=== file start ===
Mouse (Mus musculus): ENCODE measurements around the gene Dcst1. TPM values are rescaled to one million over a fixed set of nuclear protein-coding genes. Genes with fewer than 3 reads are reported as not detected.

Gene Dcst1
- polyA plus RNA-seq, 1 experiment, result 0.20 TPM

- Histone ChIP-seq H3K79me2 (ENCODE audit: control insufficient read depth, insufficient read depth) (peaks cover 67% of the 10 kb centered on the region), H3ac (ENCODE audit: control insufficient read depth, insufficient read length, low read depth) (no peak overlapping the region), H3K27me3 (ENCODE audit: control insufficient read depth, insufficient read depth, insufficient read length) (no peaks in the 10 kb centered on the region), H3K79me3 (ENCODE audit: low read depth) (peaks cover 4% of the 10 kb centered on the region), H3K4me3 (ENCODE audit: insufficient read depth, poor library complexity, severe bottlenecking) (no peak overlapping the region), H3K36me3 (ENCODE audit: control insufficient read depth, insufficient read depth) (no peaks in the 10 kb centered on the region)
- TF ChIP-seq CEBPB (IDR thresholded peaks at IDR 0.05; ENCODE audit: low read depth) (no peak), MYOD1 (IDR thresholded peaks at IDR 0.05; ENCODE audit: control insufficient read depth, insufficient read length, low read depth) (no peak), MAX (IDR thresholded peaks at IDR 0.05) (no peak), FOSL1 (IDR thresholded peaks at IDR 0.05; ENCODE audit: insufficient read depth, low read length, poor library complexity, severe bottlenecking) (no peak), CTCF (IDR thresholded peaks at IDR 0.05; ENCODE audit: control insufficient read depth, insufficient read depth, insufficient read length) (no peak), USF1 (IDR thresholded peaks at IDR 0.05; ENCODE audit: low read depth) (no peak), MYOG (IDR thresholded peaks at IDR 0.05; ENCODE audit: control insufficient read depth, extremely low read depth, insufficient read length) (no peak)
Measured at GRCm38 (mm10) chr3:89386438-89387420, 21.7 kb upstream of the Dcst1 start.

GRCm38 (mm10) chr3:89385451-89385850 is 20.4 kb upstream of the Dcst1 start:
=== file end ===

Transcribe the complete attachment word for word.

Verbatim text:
Mouse (Mus musculus): ENCODE measurements around the gene Dcst1. TPM values are rescaled to one million over a fixed set of nuclear protein-coding genes. Genes with fewer than 3 reads are reported as not detected.

Gene Dcst1
- polyA plus RNA-seq, 1 experiment, result 0.20 TPM

- Histone ChIP-seq H3K79me2 (ENCODE audit: control insufficient read depth, insufficient read depth) (peaks cover 67% of the 10 kb centered on the region), H3ac (ENCODE audit: control insufficient read depth, insufficient read length, low read depth) (no peak overlapping the region), H3K27me3 (ENCODE audit: control insufficient read depth, insufficient read depth, insufficient read length) (no peaks in the 10 kb centered on the region), H3K79me3 (ENCODE audit: low read depth) (peaks cover 4% of the 10 kb centered on the region), H3K4me3 (ENCODE audit: insufficient read depth, poor library complexity, severe bottlenecking) (no peak overlapping the region), H3K36me3 (ENCODE audit: control insufficient read depth, insufficient read depth) (no peaks in the 10 kb centered on the region)
- TF ChIP-seq CEBPB (IDR thresholded peaks at IDR 0.05; ENCODE audit: low read depth) (no peak), MYOD1 (IDR thresholded peaks at IDR 0.05; ENCODE audit: control insufficient read depth, insufficient read length, low read depth) (no peak), MAX (IDR thresholded peaks at IDR 0.05) (no peak), FOSL1 (IDR thresholded peaks at IDR 0.05; ENCODE audit: insufficient read depth, low read length, poor library complexity, severe bottlenecking) (no peak), CTCF (IDR thresholded peaks at IDR 0.05; ENCODE audit: control insufficient read depth, insufficient read depth, insufficient read length) (no peak), USF1 (IDR thresholded peaks at IDR 0.05; ENCODE audit: low read depth) (no peak), MYOG (IDR thresholded peaks at IDR 0.05; ENCODE audit: control insufficient read depth, extremely low read depth, insufficient read length) (no peak)
Measured at GRCm38 (mm10) chr3:89386438-89387420, 21.7 kb upstream of the Dcst1 start.

GRCm38 (mm10) chr3:89385451-89385850 is 20.4 kb upstream of the Dcst1 start: